From Darkness

From Darkness, an interactive documentary about African refugees

The keyword for the Austrian art group goldextra is “experience.” The group presented its online multiplayer game Frontiers with a sentence that fed this idea: “Don’t just watch, experience the news yourself.” Frontiers had virtual recreations of spaces in the Sahara, southern Spain, and Rotterdam so that players could get familiar with the environments that formed the refugee’s journey. The virtuality of the videogame format acts as a surrogate experience for the player—the second-best thing to actually going to these locations and speaking to the people there firsthand. Goldextra’s latest game dives further into this idea. Called From Darkness, it’s an interactive documentary about the…

The Man Came Around

The Man Came Around is a political fable for our trying times

It seems fitting that I’m to write about The Man Came Around today. We’re going through a rare heatwave right now in the UK and a right wing government is currently wrestling us into a headlock. The Man Came Around is the total opposite: set in the frozen heart of an icy mountain, it tells the story of five exiles trying to escape a corporate democracy. It’s the first game from Brussels-based studio Pipette Inc, a politically-charged adventure game that will ask you to try and look after these exiles as best you can. Amid a wave of right wing…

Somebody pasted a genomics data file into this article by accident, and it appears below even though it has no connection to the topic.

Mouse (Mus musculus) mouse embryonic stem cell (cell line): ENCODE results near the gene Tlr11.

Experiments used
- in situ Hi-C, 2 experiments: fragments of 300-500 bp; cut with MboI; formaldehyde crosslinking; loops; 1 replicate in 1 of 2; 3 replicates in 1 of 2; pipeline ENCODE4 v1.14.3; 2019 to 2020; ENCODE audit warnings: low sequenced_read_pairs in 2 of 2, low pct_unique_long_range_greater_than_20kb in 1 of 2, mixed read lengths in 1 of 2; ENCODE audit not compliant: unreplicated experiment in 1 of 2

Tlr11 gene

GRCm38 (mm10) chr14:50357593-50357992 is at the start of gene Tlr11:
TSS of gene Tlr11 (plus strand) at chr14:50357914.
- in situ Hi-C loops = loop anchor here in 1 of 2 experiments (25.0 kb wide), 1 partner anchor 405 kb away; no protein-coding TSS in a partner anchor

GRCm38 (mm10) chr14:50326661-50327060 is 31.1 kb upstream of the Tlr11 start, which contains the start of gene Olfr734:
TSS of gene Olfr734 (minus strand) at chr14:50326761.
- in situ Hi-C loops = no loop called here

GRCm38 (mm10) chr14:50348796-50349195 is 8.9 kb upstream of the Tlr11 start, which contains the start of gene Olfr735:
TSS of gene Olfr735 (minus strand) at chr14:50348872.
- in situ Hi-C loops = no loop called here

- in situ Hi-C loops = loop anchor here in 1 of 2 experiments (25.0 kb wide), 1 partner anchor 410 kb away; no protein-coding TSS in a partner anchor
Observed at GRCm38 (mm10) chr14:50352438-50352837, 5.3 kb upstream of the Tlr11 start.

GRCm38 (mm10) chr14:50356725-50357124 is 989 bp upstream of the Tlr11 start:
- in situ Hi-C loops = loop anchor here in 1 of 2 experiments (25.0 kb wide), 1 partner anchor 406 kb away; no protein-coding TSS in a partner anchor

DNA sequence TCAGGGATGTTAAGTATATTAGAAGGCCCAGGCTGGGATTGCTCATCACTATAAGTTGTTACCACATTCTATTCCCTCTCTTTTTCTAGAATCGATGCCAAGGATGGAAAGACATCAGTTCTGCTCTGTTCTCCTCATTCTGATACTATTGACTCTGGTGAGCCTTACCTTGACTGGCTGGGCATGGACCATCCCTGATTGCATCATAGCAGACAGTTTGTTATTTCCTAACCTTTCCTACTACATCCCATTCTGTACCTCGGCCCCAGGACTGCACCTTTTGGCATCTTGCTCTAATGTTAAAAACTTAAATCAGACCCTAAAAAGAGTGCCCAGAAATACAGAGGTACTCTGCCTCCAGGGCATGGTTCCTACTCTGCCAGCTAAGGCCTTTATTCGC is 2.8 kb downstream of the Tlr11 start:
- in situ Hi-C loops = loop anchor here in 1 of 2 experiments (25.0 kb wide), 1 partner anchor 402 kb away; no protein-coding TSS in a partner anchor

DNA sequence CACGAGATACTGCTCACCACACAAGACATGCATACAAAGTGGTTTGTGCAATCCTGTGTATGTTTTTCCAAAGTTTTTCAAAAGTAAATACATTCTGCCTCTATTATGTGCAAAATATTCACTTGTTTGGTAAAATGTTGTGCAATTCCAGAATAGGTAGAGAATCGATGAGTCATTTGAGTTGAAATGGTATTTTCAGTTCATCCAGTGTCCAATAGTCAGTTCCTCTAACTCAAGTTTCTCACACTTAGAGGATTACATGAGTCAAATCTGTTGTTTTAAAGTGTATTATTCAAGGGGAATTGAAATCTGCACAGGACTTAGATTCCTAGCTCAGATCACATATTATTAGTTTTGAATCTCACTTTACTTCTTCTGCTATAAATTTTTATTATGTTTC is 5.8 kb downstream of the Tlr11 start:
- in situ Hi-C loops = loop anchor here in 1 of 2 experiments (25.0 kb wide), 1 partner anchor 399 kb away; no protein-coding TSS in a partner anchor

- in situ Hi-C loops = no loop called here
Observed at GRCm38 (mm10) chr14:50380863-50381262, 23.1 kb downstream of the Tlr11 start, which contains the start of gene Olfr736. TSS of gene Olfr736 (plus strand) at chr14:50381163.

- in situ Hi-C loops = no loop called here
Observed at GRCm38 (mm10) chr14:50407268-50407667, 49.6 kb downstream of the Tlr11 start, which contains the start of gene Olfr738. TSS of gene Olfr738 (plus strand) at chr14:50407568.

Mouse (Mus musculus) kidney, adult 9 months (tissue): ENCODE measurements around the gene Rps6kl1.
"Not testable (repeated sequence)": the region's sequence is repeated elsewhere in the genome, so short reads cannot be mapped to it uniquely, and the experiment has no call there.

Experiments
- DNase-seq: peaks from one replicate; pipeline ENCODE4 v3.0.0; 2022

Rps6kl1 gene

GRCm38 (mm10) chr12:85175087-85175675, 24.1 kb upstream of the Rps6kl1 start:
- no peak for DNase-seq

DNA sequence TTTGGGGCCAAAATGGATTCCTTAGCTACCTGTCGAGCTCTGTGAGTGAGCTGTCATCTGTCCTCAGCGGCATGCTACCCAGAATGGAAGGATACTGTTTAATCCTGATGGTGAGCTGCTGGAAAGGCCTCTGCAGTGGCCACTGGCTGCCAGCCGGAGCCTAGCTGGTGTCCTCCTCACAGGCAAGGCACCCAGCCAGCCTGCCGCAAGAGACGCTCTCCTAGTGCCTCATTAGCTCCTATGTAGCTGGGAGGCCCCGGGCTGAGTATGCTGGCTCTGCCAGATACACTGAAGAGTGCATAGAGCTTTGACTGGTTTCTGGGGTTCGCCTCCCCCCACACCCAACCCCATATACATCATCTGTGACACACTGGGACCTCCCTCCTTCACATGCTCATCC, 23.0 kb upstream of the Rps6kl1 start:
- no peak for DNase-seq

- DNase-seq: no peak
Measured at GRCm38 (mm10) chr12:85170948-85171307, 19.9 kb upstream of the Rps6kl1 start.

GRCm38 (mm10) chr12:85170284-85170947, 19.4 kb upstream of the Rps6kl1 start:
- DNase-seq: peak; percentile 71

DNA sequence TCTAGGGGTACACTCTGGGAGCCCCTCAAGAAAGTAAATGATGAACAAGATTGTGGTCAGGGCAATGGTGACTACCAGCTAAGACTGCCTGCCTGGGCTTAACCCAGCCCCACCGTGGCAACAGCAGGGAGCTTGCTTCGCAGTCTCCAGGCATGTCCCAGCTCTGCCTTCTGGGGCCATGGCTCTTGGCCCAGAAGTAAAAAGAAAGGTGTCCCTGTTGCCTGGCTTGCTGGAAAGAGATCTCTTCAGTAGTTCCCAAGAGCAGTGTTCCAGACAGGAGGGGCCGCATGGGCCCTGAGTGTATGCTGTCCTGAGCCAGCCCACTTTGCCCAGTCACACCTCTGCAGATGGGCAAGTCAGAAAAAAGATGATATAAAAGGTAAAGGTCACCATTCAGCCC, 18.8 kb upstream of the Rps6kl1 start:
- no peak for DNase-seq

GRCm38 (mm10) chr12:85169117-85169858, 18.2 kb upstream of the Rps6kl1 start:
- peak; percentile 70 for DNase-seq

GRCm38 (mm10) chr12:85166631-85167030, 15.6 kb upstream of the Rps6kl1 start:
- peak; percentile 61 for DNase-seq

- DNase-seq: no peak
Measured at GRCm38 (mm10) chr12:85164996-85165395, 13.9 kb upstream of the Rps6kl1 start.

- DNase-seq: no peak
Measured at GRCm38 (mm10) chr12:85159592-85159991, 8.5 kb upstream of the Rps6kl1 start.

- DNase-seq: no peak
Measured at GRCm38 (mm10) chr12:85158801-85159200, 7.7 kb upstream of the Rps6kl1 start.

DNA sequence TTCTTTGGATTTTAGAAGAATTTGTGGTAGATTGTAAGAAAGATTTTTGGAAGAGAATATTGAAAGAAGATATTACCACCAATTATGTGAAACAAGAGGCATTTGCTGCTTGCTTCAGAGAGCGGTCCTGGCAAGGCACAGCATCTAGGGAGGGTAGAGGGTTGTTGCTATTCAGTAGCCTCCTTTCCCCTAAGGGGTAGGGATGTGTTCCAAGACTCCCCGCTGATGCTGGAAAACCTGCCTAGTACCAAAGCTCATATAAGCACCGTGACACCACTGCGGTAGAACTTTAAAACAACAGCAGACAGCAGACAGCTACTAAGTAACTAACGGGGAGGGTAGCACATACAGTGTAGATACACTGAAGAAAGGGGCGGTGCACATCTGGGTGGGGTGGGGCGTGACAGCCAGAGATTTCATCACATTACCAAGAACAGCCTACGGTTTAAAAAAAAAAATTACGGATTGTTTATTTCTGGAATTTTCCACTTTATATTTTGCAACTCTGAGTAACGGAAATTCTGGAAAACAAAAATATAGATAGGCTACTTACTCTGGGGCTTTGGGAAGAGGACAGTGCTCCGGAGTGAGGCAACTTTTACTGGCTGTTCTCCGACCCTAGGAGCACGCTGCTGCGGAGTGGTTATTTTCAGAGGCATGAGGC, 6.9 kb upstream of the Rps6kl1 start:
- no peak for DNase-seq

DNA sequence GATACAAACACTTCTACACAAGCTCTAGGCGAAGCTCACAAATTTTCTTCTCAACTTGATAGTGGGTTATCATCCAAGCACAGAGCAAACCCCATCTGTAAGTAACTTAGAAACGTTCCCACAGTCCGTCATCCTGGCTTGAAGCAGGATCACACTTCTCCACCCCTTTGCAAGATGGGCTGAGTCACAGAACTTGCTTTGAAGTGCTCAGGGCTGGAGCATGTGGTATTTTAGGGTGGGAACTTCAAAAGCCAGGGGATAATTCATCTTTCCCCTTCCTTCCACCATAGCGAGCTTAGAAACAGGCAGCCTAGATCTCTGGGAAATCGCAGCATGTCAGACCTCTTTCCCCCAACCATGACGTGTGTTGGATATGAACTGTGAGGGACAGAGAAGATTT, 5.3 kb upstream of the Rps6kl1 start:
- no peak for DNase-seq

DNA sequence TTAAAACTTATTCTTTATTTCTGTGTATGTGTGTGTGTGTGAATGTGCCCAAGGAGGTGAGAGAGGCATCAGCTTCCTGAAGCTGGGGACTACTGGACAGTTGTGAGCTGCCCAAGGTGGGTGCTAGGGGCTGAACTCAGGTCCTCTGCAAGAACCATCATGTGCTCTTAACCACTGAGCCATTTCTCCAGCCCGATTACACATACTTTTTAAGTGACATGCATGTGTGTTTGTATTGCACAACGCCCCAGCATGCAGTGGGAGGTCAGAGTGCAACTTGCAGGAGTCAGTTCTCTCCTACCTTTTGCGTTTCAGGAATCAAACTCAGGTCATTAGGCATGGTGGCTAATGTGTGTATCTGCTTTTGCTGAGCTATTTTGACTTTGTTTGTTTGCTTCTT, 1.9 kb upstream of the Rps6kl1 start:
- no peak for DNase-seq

UNICEF combines 500 photos of war victims to give the refugee crisis a face

It’s difficult to grasp the meaning of a global refugee crisis. For much of the world this mass displacement is a moment on a newscast, a headline to be skimmed, a statistic to move us, but only briefly. UNICEF’s Sofia is the latest attempt to give us a deeper understanding. Sofia is a 3D animated girl created using 500 images of actual children from places affected by conflict, such as Ethiopia and Ukraine. The campaign worked with Getty Images, animators who worked on Planet of the Apes, Tintin (2011), and Avatar (2009), and the marketing agency Edelman Deportivo to culminate these images into a…


3D scanned images capture the urgency of the refugee crisis

The refugees in London design collective Embassy for the Displaced’s video “Where the Land Meets Sea” are not moving; they have already moved. That is why they are on the island of Lesvos in Greece. They might want to keep moving, but they are stuck on Lesvos. That’s the problem. “Where the Land Meets Sea” conflates formal visuals and political points. Embassy for the Displaced used 3D laser scanners to capture models of scenes on the island. These scenes, rendered in black-and-white as often as in color, are not entirely lifelike yet they still represent—however incidentally—political realities. One cannot help…


Videogame architecture is failing the poor of the world

As an architect, Alejandro Aravena traffics in a sort of obviousness that only becomes apparent in hindsight. The Chilean’s best works gradually reveal themselves to be fundamentally explainable. This, one might argue, is a more compelling magic trick than the eternal mystery of how some of his colleagues’ wild creations remain standing; Aravena is Penn and Teller to the starchitect’s Houdini. Villa Verde in Constitución, Chile, is instructive in this regard. Completed by Aravena’s firm, Elemental, in 2013, the 484-unit housing development is composed of repeating peaked-roof forms. Beneath one side of each slope sits the interior of the home, walled…